Empowering the Freelance Economy

Cyberattack Exposes Freelancer Personal Data

Many freelancers of The New York Times have had their personal data exposed to a hacker
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Freelance journalists who have worked with The New York Times are being warned of a potential data breach following a cyberattack on the newspaper’s GitHub repositories, according to a TechRadar report. How did it happen and what can we all learn from this latest scam?

The breach exposed a significant amount of personal information, including full names, phone numbers, email addresses, postal addresses, nationalities, biographies, website URLs, social media handles, and in some cases, information related to specific assignments such as diving certifications or access to specialised equipment.

According to the TechRadar report a hacker posted a source code of The New York Times Company on the anonymous imageboard 4chan. The leak contained approximately 5,000 repositories and 3.6 million files, including Wordle blueprints, email marketing campaigns, ad reports, and more. The data was made available for download via peer-to-peer networks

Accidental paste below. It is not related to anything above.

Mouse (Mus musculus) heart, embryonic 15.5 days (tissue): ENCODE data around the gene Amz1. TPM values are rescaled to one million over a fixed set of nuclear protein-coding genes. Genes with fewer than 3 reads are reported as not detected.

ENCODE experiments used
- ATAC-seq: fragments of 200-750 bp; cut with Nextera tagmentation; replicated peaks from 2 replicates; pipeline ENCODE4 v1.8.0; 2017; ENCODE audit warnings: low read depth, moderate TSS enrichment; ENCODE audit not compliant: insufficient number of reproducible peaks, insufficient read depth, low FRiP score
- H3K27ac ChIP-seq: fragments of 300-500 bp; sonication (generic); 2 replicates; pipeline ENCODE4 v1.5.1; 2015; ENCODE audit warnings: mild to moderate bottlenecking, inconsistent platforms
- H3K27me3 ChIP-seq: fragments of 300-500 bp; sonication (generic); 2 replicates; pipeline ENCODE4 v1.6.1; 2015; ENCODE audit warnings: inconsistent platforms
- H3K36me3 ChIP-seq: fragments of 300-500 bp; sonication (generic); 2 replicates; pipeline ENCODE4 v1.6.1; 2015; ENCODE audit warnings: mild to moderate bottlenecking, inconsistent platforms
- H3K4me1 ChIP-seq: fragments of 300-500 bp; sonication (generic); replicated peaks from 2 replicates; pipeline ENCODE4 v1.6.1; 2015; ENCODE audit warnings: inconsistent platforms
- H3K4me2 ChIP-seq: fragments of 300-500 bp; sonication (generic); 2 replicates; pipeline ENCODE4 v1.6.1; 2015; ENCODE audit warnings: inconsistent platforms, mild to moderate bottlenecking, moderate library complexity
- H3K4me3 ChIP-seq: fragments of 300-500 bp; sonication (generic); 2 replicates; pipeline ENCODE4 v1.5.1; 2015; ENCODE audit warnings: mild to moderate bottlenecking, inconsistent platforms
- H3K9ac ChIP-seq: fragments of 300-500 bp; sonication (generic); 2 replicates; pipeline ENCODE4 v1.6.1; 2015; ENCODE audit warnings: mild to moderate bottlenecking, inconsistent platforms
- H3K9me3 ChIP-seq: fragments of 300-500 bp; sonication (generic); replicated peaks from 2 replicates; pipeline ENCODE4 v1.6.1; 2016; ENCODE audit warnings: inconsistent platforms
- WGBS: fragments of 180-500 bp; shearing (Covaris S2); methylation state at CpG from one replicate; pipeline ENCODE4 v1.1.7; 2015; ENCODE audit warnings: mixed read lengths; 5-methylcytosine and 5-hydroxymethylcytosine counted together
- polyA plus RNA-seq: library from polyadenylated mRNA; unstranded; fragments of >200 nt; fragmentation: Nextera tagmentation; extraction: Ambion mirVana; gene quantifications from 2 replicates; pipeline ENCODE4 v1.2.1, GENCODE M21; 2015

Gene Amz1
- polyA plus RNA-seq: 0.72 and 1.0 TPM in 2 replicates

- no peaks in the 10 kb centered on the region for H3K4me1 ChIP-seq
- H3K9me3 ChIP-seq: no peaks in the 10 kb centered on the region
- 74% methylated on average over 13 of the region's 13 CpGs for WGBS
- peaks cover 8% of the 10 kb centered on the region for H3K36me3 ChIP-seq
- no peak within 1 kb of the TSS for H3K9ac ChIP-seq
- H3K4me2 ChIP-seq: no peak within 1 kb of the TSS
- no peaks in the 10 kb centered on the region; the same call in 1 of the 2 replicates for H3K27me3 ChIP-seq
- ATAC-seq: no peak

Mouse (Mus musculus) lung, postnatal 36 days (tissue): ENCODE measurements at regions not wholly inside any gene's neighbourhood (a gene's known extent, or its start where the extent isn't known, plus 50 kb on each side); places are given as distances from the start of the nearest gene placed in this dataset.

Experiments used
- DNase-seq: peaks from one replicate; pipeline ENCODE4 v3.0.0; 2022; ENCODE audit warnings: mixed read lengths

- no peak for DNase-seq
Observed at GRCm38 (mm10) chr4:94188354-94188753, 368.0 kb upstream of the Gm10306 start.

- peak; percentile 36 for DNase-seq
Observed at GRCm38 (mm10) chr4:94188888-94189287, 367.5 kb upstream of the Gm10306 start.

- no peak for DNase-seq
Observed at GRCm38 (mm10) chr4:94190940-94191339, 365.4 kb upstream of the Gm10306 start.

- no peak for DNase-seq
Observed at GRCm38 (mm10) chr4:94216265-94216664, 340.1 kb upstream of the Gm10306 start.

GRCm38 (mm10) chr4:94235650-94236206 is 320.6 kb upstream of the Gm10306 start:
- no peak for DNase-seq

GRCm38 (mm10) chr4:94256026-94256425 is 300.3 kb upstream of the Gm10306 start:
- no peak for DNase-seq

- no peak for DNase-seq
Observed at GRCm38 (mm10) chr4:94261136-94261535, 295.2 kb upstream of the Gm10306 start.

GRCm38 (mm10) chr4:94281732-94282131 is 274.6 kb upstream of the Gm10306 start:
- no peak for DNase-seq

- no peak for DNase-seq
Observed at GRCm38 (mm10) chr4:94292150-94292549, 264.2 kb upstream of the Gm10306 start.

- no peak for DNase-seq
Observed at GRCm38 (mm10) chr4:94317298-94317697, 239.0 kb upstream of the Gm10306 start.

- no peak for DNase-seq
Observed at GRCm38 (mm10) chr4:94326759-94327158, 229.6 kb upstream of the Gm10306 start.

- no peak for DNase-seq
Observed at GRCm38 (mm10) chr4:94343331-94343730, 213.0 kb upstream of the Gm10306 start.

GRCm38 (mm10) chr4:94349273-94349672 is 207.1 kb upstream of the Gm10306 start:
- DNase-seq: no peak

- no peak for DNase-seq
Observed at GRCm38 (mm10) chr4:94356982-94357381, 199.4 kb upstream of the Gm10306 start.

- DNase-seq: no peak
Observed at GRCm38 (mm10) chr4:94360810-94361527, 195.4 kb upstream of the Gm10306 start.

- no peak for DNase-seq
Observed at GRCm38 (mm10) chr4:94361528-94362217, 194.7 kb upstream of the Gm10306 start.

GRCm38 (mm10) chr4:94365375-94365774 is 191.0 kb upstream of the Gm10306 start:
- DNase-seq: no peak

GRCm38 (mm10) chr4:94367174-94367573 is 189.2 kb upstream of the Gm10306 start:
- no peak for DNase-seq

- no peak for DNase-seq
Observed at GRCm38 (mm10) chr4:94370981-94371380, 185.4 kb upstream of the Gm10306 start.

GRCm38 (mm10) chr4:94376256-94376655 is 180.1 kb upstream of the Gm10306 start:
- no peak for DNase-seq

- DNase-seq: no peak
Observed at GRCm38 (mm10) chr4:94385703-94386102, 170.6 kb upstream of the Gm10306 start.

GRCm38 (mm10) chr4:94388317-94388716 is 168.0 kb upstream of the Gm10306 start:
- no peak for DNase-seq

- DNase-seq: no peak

While The New York Times has not disclosed the exact number of freelancers affected, they have communicated with those whose data may have been compromised. The company has also taken steps to secure its systems and prevent future attacks.

Tips for freelancers to protect themselves

Be vigilant: Be cautious of unsolicited emails, messages, or phone calls requesting personal information or login credentials, especially when it comes to new job postings. Verify the sender’s identity before sharing any sensitive data.

Strong passwords: Use unique, complex passwords for each online account, and enable two-factor authentication whenever possible.

Secure networks: Avoid using public Wi-Fi for sensitive activities and ensure your home network is protected with a strong password and up-to-date security software.

Monitor accounts: Regularly review your bank and credit card statements for unauthorised activity and check your credit report for suspicious inquiries.

Report scams: If you suspect you’ve been targeted by a scam, report it to the relevant authorities and your financial institutions.

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